The barren economy of this rustbelt state is weakening the labor movement, but well-connected unions continue to shape Michigan's politics. So it's not surprising that some are willing to take extraordinary measures to help repopulate union ranks--even to the extent of making the state an accessory to a scheme to shanghai more than 40,000 home-based day care entrepreneurs and providers into a government-employee union.
This development was first brought to the attention of the Mackinac -Center for Public Policy, where we work, in early 2009, when the center was approached by Sherry Loar, owner of Baby Steps Childcare Center in Petoskey. She told us that though she operated the business in her home, the Michigan Department of Human Services was forcing her to pay "dues" to a government-employee union she had never heard of.
Loar's story seemed outrageous. Could a private business owner--an employer--really be considered a public-union member? It turned out that not only Loar, but also thousands like her, are to have an estimated total of $3.7 million withdrawn from their pay and diverted to union coffers each year. Worse, the Michigan Department of Human Services is withholding the dues without authorization of state law.
The bizarre unionization drive appears to have begun in 2006, when the United Auto Workers and the American Federation of State, County and Municipal Employees joined together to form a new union, Child Care Providers Together Michigan (CCPTM). The intent, according to union documents, was to organize all the home-based child care providers in the state.
The CCPTM, however, faced a challenge. With tens of thousands of home-based day care providers scattered across Michigan, who would act as the "employer" for the union to organize against?
In April 2006, the CCPTM sought to organize against the Michigan Department of Human Services, which mails subsidy checks to home-based day care providers whenever they care for children whose parents qualify for state and federal assistance. The effort was quickly abandoned, however, perhaps because of political concerns about nearly doubling the state workforce.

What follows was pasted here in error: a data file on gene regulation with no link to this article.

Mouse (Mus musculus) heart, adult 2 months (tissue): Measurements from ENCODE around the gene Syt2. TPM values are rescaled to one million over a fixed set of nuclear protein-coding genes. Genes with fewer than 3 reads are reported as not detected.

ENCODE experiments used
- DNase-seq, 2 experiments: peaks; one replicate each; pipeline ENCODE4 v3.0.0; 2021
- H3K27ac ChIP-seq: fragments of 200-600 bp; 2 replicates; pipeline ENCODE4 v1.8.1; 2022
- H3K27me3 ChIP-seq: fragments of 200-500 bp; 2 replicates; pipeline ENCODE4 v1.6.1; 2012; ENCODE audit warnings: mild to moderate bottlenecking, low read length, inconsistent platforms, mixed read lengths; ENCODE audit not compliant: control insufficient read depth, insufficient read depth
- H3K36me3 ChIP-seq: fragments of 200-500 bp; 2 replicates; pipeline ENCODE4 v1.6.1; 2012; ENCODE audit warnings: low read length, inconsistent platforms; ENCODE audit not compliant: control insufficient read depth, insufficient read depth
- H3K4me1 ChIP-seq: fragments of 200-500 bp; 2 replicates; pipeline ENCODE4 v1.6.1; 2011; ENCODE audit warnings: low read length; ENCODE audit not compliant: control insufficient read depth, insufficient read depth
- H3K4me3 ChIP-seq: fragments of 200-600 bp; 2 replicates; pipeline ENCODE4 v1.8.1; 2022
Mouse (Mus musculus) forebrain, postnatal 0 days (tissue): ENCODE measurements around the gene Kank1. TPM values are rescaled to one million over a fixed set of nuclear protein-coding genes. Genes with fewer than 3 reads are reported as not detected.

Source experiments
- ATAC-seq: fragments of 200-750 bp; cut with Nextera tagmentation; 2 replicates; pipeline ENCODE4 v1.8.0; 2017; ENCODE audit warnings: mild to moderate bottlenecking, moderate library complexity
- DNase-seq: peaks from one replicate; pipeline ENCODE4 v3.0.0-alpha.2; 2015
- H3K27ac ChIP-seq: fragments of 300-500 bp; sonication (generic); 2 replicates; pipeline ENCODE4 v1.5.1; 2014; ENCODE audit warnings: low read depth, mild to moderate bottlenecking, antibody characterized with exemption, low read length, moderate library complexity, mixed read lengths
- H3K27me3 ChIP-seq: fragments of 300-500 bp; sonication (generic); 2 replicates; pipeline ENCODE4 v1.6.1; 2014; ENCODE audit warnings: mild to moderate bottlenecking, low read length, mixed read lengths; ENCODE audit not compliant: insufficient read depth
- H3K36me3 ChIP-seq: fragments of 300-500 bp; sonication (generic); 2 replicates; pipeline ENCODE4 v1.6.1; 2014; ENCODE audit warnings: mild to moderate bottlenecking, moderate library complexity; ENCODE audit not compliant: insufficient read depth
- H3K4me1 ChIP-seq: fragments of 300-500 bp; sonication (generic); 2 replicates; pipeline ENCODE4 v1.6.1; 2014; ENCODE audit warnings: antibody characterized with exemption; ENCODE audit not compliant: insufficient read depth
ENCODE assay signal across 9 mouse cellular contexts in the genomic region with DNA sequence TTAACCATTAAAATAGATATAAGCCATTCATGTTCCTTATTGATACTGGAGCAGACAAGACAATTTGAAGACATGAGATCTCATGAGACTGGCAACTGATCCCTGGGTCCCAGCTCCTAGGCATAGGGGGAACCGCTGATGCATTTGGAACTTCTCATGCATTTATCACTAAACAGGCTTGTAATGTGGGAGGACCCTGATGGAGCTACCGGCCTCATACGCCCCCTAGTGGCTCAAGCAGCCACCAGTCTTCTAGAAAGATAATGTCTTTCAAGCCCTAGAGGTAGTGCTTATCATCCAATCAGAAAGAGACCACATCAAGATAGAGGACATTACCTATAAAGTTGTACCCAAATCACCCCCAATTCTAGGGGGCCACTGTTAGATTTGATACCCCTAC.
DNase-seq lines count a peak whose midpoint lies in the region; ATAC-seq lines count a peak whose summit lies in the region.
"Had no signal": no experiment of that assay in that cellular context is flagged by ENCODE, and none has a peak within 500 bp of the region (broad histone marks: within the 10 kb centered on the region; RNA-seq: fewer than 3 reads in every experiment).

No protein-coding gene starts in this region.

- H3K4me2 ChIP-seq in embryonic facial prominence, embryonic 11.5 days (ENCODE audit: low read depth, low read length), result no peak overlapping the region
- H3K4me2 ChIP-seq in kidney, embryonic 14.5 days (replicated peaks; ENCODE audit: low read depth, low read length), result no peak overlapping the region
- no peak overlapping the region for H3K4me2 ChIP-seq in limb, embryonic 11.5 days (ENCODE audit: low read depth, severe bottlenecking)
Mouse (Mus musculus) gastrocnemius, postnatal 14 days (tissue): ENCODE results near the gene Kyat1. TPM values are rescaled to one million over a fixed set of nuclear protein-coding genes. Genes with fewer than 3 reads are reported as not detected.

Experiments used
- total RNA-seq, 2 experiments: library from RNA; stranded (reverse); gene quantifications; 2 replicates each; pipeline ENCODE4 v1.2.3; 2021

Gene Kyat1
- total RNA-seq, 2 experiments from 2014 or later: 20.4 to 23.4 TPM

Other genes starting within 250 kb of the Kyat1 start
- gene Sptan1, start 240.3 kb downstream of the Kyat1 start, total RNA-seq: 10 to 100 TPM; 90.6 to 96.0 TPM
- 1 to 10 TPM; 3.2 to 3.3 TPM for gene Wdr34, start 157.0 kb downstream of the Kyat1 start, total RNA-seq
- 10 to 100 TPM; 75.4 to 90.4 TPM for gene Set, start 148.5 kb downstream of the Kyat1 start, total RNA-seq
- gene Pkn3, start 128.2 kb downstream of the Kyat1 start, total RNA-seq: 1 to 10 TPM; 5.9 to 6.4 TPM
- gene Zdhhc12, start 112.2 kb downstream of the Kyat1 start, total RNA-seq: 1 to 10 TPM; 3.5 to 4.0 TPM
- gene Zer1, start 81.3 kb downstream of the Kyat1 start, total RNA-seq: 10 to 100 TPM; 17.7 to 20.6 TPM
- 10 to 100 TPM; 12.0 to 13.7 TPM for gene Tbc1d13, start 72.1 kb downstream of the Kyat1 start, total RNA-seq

The union's predicament was apparently resolved in July 2006, when the Department of Human Services signed an "interlocal agreement" with a community college in Flint. Under state law, these agreements establish joint government agencies to coordinate responses to regional problems; in this case, the agreement created a shell corporation known as the Michigan Home Based Child Care Council. The council, according to department documents, would assist the department in child care matters--and "have the right to bargain collectively" as a "public employer."
The CCPTM could now claim it had an entity to organize against.
In September 2006, the union filed a petition with a state labor commission seeking an organizing election. When a vote by mail was conducted of the 40,500 providers who would be "represented," the outcome was 5,921 in favor of the union and 475 opposed--largely, one suspects, because the CCPTM got out the pro-union vote, while the rest of the providers didn't realize what was happening.
In 2008, the CCPTM and the council entered into what they called a "collective bargaining agreement." Tellingly, they conceded in the agreement they would need the assistance of the Department of Human Services.
The reason seems clear. Without the department's involvement, the union had no easy way to collect its "members' " dues. The department, on the other hand, could withhold dues whenever it sent checks to home-based day care providers on behalf of low-income parents receiving federal assistance. The department's decision to perform the withholding means that nearly $4 million in public funding intended to assist low-income parents while they work or attend school is ending up instead in union bank accounts.